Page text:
The following article was published by Reidar Visser, an historian of Iraq educated at the University of Oxford and currently based at the Norwegian Institute of International Affairs. It is reproduced here with the author’s permission. The opinions expressed are those of the author, and do not necessarily reflect the views of Iraq Business News.
It is fair to say that the life cycle of the all-Shiite National Alliance (NA) – the all-Shiite bloc that delivered a second premiership to Nuri al-Maliki in November 2010 – has been an unusual one. In the first place, one could of course argue that when it first came into existence in 2010, the NA was really a reincarnation of the previous Shiite coalition that had existed as the United Iraqi Alliance (UIA) from 2004 to 2008 and that was partially re-launched with Iranian support as the Iraqi National Alliance by Ahmad Chalabi, ISCI and the Sadrists in the spring of 2009. But that’s another story. Suffice to say in this context that the National Alliance was actually born twice after the 7 March 2010 parliamentary elections – first in May, when INA nominally merged with the State of Law bloc of Nuri al-Maliki but nothing much happened and no name was given to the new bloc, and later in June, when the leaders of INA and State of Law tentatively began a process of selecting a prime minister candidate and claimed the position as the biggest bloc in parliament in order to challenge Iraqiyya and Ayyad Allawi (who had emerged as the biggest bloc based on the elections results). Not until October 2010, thanks to steady support from both Iran and US ambassador Chris Hill, did Maliki emerge as prime minister candidate of the Shiite super-bloc.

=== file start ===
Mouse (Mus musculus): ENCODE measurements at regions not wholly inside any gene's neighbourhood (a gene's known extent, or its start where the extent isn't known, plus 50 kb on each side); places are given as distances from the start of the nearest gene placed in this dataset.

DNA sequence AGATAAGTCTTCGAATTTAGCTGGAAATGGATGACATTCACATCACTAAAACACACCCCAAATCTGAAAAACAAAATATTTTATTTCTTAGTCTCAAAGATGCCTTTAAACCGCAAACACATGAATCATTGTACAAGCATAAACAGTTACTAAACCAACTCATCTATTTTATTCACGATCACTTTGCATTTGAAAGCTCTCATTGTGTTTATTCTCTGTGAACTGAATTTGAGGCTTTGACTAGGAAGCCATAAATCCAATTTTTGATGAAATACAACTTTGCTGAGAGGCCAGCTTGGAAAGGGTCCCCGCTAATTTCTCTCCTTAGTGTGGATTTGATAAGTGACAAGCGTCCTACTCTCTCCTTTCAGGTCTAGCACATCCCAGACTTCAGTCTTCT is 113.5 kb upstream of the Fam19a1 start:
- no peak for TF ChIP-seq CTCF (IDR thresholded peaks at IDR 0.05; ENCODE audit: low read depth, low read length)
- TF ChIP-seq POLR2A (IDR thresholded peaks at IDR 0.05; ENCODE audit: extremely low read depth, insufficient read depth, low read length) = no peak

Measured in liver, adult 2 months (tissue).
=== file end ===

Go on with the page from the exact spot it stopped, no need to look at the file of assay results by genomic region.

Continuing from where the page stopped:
Now the NA is dead again, or so it seems. The thing is, there is no death certificate as such , only the much-overlooked selection yesterday of Khalid Atiyya, from the bloc of independents affiliated with Deputy Prime Minister Hussein al-Shahristani, as parliamentary head of the State of Law bloc. That in itself may not sound terribly exciting but it is: One of the few defining criteria for a bloc (kutla) in Iraqi parliamentary practice post-2003 is that it must have a head or rais. Now, importantly, after much dithering, the National Alliance did eventually agree on such a bloc leader in December 2010, when Ibrahim al-Jaafari was selected. Accordingly, Atiyya’s emergence as head of the State of Law faction yesterday amounts to nothing less than a de facto secession from the NA, since the recognition of State of Law as a kutla by implication negates the continued existence of the National Alliance. It should be added in a footnote that Iraqiyya has actually moved in the opposite direction, despite lots of centrifugal forces being at work. Also in December 2010, the Iraqiyyun faction led by Usama al-Nujayfi announced the election of its own bloc leader in what seemed to be tantamount to a secession from the broader Iraqiyya coalition. But since at least February 2011, Salman al-Jumayli has quite consistently been described as the bloc leader of Iraqiyya.